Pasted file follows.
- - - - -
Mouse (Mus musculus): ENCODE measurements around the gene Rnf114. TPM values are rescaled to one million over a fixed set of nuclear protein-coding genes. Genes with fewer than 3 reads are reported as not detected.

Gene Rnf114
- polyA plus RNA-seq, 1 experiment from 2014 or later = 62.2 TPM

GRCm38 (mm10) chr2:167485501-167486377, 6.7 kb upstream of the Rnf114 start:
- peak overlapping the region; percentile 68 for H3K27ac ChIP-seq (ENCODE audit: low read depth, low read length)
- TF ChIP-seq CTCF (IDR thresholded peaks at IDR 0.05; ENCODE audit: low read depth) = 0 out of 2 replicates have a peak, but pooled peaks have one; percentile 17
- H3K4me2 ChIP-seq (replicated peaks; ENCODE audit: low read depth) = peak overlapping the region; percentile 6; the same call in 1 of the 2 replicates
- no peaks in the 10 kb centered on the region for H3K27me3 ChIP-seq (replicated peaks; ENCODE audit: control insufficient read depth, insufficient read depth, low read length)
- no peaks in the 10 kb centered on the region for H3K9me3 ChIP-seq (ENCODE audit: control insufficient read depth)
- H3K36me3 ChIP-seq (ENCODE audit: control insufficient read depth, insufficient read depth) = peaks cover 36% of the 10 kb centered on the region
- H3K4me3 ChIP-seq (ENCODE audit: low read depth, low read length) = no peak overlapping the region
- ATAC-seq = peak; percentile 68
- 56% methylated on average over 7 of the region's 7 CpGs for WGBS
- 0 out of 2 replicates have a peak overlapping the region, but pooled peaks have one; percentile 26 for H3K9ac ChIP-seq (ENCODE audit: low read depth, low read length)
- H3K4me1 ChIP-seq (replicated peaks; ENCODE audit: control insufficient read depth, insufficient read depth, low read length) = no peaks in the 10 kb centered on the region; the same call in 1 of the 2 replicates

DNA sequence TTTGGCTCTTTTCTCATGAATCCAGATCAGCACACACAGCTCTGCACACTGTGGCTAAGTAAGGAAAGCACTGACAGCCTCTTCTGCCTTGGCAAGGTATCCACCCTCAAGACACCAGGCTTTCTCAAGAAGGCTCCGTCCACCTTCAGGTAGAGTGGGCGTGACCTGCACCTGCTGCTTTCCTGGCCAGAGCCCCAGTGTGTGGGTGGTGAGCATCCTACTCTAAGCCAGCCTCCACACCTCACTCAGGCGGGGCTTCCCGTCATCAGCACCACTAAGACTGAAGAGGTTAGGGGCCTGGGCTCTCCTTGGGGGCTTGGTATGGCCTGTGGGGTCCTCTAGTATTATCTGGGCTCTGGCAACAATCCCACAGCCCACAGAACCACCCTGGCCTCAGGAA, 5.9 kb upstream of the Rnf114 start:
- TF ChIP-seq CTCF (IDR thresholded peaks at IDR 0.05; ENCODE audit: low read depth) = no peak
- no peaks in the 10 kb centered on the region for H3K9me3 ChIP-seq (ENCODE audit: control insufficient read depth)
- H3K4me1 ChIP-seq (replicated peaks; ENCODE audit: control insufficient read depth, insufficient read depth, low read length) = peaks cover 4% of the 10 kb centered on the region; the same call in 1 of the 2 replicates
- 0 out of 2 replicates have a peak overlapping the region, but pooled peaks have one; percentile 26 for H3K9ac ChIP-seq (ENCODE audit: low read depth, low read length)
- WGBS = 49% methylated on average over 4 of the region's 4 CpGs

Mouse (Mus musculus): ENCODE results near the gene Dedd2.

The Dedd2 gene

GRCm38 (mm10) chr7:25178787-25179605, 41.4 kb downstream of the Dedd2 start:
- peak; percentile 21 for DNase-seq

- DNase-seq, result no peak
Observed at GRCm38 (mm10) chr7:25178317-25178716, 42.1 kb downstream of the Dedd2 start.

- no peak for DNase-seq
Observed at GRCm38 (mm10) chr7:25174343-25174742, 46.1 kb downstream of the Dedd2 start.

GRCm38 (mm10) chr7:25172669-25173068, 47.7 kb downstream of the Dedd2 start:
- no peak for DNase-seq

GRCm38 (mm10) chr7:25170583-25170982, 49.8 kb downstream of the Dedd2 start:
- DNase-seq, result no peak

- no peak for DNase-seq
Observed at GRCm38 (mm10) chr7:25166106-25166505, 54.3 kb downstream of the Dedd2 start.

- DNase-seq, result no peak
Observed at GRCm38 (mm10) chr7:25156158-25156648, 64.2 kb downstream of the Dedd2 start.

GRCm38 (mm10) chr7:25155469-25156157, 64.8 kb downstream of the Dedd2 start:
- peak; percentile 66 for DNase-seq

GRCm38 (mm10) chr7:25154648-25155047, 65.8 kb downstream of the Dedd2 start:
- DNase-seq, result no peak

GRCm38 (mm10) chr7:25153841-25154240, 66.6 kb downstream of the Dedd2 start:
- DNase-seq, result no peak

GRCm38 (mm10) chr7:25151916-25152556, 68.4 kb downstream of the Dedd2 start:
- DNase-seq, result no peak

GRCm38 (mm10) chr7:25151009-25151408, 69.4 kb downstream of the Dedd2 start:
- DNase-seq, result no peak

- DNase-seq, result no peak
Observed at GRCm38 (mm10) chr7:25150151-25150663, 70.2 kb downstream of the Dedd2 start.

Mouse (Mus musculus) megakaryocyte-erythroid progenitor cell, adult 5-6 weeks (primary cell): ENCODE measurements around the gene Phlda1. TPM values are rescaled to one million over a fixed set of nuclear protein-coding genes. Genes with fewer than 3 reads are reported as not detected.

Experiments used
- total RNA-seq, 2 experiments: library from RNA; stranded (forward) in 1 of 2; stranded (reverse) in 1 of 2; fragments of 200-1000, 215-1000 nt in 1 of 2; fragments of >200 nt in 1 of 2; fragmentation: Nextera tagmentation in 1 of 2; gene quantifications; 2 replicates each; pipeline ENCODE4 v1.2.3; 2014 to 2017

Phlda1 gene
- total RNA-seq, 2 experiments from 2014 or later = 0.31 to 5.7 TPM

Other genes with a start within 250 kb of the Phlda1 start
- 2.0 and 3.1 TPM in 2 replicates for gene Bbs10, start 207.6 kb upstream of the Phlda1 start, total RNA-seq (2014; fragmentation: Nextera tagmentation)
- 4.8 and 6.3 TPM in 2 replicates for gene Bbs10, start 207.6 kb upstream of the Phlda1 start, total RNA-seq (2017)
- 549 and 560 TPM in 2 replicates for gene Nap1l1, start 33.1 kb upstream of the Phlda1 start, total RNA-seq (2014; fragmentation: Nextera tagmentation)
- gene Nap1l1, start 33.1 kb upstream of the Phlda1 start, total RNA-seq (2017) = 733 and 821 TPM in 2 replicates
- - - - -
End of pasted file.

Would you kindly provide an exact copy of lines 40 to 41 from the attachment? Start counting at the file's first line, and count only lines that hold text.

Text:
GRCm38 (mm10) chr7:25154648-25155047, 65.8 kb downstream of the Dedd2 start:
- DNase-seq, result no peak